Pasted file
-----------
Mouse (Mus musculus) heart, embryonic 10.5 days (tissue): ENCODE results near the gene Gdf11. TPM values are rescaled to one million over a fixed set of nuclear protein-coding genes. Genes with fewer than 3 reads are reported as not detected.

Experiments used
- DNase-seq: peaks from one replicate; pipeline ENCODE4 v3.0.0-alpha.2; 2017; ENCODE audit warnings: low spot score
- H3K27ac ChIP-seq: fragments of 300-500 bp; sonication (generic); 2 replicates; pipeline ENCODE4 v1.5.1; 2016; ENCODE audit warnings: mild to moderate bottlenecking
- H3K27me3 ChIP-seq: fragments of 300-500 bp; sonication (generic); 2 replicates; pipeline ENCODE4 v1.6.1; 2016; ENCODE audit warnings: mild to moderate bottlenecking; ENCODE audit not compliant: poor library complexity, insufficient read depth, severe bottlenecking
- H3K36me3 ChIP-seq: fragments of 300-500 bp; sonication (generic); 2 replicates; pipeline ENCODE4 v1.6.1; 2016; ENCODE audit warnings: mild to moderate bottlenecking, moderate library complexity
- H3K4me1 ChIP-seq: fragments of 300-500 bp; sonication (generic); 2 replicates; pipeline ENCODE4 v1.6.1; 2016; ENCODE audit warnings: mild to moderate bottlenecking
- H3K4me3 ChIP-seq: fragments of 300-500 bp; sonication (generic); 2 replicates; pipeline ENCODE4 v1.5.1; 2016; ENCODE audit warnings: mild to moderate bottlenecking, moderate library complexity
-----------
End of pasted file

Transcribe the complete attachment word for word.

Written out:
Mouse (Mus musculus) heart, embryonic 10.5 days (tissue): ENCODE results near the gene Gdf11. TPM values are rescaled to one million over a fixed set of nuclear protein-coding genes. Genes with fewer than 3 reads are reported as not detected.

Experiments used
- DNase-seq: peaks from one replicate; pipeline ENCODE4 v3.0.0-alpha.2; 2017; ENCODE audit warnings: low spot score
- H3K27ac ChIP-seq: fragments of 300-500 bp; sonication (generic); 2 replicates; pipeline ENCODE4 v1.5.1; 2016; ENCODE audit warnings: mild to moderate bottlenecking
- H3K27me3 ChIP-seq: fragments of 300-500 bp; sonication (generic); 2 replicates; pipeline ENCODE4 v1.6.1; 2016; ENCODE audit warnings: mild to moderate bottlenecking; ENCODE audit not compliant: poor library complexity, insufficient read depth, severe bottlenecking
- H3K36me3 ChIP-seq: fragments of 300-500 bp; sonication (generic); 2 replicates; pipeline ENCODE4 v1.6.1; 2016; ENCODE audit warnings: mild to moderate bottlenecking, moderate library complexity
- H3K4me1 ChIP-seq: fragments of 300-500 bp; sonication (generic); 2 replicates; pipeline ENCODE4 v1.6.1; 2016; ENCODE audit warnings: mild to moderate bottlenecking
- H3K4me3 ChIP-seq: fragments of 300-500 bp; sonication (generic); 2 replicates; pipeline ENCODE4 v1.5.1; 2016; ENCODE audit warnings: mild to moderate bottlenecking, moderate library complexity